Home Website Plans Blog Artist Gallery

Blog

Applying to Art Shows - How Will it Hang?

Think about ease of installation of artwork you submit for gallery shows...most likely you won't be the one installing it. After all, you don't want your work crashing to the floor because the installation was too difficult for a gallery employee to manage easily.

 

Pay particular attention to weight/size/display limits outlined in the prospectus. They are there for a reason. If you disregard their stated limits, most likely your artwork won't be allowed into the show.

 

Make sure all hangers are secure, bases are stable for display, etc. Remember that you won't be there the whole time to watch over your artwork. The general public will be in and out of the space. Even if its a venue with a strict "do not touch" policy, not everyone listens and accidents do happen. You don't want someone to be able to easily knock your painting off the wall or your sculpture off of its stand.

 

Previous:

Applying to Art Shows - Don't Split Your Personality

Applying to Art Shows - Give Us Your Best Shot(s)

Applying to Art Shows - Get the Right Fit

Applying to Art Shows - Do a Background Check

 

Next: Applying to Art Shows - You Want to Ship What?

Applying to Art Shows - Don't Split Your Personality

When you are applying to an art show or gallery, submit a unified body of work. You need to show the jury that you have a vision, a voice as an artist. Scattered work in terms of styles/voice makes you look inexperienced. This doesn't mean you can't experiment with your work- it just means that for any particular show you should submit a body of work with a clear focus.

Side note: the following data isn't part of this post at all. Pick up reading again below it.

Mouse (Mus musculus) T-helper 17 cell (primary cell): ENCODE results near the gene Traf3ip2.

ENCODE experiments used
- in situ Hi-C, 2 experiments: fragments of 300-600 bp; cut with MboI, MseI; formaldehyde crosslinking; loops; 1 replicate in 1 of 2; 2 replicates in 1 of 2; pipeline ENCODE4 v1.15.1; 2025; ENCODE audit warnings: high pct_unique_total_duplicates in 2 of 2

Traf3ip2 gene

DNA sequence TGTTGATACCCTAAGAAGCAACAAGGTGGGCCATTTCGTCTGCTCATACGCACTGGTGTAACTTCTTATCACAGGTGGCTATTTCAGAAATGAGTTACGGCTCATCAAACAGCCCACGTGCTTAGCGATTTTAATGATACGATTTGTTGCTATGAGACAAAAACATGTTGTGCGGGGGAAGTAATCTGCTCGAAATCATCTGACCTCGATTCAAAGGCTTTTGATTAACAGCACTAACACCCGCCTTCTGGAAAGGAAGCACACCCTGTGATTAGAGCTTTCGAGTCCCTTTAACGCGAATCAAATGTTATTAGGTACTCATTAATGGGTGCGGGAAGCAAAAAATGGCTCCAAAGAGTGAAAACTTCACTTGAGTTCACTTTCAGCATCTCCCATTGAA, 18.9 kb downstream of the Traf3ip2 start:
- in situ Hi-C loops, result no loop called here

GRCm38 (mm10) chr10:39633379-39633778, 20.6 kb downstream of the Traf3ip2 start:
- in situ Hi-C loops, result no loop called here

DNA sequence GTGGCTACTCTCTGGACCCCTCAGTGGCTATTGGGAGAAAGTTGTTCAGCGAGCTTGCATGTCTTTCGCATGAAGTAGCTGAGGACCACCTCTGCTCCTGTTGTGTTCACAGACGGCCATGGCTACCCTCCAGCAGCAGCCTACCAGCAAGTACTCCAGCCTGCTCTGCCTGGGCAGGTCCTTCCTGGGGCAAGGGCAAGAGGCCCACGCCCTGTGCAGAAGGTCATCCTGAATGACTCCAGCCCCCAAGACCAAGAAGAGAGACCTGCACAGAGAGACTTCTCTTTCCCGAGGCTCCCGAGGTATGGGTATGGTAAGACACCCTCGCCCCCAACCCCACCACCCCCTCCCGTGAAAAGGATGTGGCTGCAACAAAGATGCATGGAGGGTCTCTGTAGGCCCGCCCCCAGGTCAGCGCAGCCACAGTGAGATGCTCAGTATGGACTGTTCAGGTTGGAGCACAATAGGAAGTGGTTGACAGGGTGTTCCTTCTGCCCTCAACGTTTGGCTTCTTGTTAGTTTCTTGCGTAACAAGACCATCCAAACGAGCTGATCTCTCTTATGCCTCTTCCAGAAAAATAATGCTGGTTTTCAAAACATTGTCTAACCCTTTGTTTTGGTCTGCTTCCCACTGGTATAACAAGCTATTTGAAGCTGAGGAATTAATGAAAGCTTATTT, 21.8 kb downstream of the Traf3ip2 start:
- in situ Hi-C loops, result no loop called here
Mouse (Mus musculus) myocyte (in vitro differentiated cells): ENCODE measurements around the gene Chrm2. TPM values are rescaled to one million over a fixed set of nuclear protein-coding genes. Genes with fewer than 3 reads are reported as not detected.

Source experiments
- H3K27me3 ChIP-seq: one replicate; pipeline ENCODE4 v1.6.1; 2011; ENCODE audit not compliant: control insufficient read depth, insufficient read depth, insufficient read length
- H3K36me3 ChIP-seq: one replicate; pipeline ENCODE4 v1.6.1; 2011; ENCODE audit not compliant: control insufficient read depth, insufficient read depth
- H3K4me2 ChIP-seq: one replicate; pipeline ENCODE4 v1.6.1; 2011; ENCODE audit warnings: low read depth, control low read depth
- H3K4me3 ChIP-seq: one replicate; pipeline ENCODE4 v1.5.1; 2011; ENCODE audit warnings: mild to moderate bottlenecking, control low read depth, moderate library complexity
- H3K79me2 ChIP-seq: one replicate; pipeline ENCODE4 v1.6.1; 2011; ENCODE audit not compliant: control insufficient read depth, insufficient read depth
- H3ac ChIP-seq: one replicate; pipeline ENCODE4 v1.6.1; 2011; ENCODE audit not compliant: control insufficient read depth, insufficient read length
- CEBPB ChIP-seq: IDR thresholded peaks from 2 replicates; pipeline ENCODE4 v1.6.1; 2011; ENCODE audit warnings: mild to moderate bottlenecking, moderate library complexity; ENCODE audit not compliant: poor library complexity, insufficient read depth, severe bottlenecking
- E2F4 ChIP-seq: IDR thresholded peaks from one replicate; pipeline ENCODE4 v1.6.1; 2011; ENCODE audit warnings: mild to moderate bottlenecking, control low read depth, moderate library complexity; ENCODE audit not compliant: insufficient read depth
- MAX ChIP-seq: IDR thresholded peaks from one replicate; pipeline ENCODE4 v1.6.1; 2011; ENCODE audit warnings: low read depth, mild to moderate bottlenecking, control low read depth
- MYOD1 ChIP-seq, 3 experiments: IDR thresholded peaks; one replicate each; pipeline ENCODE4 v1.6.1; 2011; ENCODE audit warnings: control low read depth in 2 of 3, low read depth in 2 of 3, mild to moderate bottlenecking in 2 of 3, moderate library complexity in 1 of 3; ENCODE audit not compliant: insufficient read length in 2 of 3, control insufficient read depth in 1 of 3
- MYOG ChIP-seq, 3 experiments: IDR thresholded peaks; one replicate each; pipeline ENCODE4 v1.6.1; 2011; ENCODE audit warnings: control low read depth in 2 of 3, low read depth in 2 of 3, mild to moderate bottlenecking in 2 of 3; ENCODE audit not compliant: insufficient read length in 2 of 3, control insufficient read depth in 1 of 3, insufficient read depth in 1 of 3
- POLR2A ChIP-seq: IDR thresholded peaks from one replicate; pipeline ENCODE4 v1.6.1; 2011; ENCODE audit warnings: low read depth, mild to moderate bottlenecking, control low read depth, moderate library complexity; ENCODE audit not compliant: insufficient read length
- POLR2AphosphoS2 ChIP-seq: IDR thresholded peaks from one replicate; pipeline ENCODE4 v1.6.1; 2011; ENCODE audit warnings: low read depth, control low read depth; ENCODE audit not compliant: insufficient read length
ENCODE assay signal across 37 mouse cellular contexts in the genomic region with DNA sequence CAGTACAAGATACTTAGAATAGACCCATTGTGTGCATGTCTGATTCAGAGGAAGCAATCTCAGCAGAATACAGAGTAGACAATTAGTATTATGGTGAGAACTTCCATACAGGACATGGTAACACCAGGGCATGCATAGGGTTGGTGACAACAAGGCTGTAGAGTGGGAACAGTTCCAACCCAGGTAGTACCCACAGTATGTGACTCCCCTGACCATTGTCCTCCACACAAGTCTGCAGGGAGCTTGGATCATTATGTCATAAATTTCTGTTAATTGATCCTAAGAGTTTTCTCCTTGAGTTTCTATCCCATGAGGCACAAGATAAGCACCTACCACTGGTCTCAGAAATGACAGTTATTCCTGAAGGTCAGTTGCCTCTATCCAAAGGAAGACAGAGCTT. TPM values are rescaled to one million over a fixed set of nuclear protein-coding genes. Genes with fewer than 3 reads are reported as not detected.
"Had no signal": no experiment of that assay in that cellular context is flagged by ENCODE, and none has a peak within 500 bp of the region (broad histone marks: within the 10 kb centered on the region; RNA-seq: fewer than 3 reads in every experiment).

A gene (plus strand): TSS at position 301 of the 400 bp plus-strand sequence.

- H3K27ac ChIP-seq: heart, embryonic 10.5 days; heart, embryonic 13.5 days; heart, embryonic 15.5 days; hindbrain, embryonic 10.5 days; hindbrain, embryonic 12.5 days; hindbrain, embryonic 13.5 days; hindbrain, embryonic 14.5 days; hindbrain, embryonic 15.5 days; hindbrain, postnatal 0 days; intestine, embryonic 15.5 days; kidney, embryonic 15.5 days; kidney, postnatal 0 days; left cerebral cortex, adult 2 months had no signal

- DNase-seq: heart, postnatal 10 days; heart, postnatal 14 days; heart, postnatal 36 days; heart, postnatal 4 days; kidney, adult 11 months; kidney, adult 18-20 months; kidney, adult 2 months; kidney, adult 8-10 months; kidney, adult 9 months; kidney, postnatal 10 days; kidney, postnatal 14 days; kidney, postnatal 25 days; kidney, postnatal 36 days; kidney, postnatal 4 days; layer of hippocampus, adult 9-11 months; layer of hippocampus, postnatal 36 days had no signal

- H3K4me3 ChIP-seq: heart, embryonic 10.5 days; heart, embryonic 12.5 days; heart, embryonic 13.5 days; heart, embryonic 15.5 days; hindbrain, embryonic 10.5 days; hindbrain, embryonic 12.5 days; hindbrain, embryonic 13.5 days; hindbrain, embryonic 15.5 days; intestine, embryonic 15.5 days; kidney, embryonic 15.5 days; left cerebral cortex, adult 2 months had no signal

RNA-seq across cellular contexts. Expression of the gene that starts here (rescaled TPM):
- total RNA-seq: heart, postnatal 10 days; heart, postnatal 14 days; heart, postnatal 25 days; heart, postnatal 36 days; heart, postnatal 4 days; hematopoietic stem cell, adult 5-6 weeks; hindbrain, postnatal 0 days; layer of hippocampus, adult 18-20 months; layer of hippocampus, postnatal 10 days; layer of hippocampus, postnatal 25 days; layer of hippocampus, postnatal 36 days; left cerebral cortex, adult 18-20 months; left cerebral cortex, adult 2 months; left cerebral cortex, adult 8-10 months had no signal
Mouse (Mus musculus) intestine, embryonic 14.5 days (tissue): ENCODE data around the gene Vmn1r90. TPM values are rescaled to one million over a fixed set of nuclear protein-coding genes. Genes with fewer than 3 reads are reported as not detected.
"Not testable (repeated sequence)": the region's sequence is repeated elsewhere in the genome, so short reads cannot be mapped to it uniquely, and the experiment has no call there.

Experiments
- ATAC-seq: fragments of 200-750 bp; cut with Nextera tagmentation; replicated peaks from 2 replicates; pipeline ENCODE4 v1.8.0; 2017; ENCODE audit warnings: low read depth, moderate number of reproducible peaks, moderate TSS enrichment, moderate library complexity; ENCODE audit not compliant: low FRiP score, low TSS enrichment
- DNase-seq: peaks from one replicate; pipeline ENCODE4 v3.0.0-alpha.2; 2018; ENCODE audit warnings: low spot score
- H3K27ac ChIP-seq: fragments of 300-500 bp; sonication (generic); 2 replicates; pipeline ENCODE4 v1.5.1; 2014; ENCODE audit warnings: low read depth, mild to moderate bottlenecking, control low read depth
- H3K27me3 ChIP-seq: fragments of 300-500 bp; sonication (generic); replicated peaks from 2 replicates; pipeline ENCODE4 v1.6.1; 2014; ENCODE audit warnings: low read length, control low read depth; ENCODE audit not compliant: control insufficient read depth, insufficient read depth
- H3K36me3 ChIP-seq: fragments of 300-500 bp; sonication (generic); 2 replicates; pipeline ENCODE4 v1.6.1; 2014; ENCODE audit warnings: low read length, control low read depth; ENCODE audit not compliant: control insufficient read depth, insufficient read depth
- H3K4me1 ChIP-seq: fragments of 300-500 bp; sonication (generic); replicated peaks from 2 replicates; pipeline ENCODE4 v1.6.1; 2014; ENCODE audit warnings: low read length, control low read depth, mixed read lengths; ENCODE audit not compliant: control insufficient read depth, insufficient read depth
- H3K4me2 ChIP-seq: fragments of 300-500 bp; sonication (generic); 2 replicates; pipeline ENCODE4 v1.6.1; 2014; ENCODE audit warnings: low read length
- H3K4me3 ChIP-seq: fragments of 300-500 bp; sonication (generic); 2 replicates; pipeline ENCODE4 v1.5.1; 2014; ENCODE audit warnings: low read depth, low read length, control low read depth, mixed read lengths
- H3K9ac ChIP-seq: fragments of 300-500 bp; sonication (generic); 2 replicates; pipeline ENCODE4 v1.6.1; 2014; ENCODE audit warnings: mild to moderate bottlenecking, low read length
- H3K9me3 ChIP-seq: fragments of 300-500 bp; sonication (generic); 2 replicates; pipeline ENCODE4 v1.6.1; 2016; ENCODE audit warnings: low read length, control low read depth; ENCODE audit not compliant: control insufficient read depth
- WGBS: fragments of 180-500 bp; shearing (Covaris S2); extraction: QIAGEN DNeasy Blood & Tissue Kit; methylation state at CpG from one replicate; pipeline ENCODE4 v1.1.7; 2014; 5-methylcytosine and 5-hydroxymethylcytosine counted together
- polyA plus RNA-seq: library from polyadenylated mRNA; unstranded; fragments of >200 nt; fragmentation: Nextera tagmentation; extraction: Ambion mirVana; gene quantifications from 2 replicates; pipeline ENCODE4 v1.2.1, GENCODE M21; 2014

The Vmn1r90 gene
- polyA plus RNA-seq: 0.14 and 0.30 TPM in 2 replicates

Also, when submitting images of several pieces, make sure the images look good together as a group. Sometimes jurors will view each image individually - other times they will view your entire submission at once - you just never know. Make sure that your images read well both individually and as a group.

 

More Tip on Applying to Art Shows:

 

Previous:

Applying to Art Shows - Give Us Your Best Shot(s)

Applying to Art Shows - Get the Right Fit

Applying to Art Shows - Do a Background Check

 

Next: Applying to Art Shows - How Will it Hang?

Applying to Art Shows - Give Us Your Best Shot(s)

Now that you've found a show/gallery/fair you would like to apply to, it's time to get your images picked out for your submission.

 

Let's face it, the competition to get into quality shows is fierce. You need to put your best foot forward. Professional looking images of your artwork are essential.

 

Look at photos of your art work with a critical eye. Pay particular attention to focus, lighting, and compositon. Choose only shots that make you and your work look professional.

 

Photography skills require practice. And, photographing artwork requires its own special set of skills.

 

On a side note, these days everyone has a camera on their phone/tablet - and some of these devices do have the capability of taking really great pictures. However, just like with regular cameras, the skill of the photographer makes all the difference in the quality of the image.

 

If you have not yet developed the skillset to take professional looking shots of your artwork, you should consider hiring a professional photographer who is well versed in this type of photography.

 

Don't know what constitutes a professional looking image?

 

For standard square or rectangular artwork in two dimensions, it's an image cropped ony to show the artwork - no background peeking through and no frame unless it's an intrinsic part of the piece. It should be evenly lit and and clearly focused.

 

For unusually shaped work and three dimensional art, the work should fill as much of the frame as possible. Again try to get the lighting as even as possible - watch out for hotspots, reflections, and deep shadows. Focus on 3d work can be a bit trickier because you may not be able to get everything to look crisp. Make sure the most important parts are in crisp and that anything not in focus is not distracting.

 

Check out our photo tips for more info.

 

Previous:

Applying to Art Shows - Get the Right Fit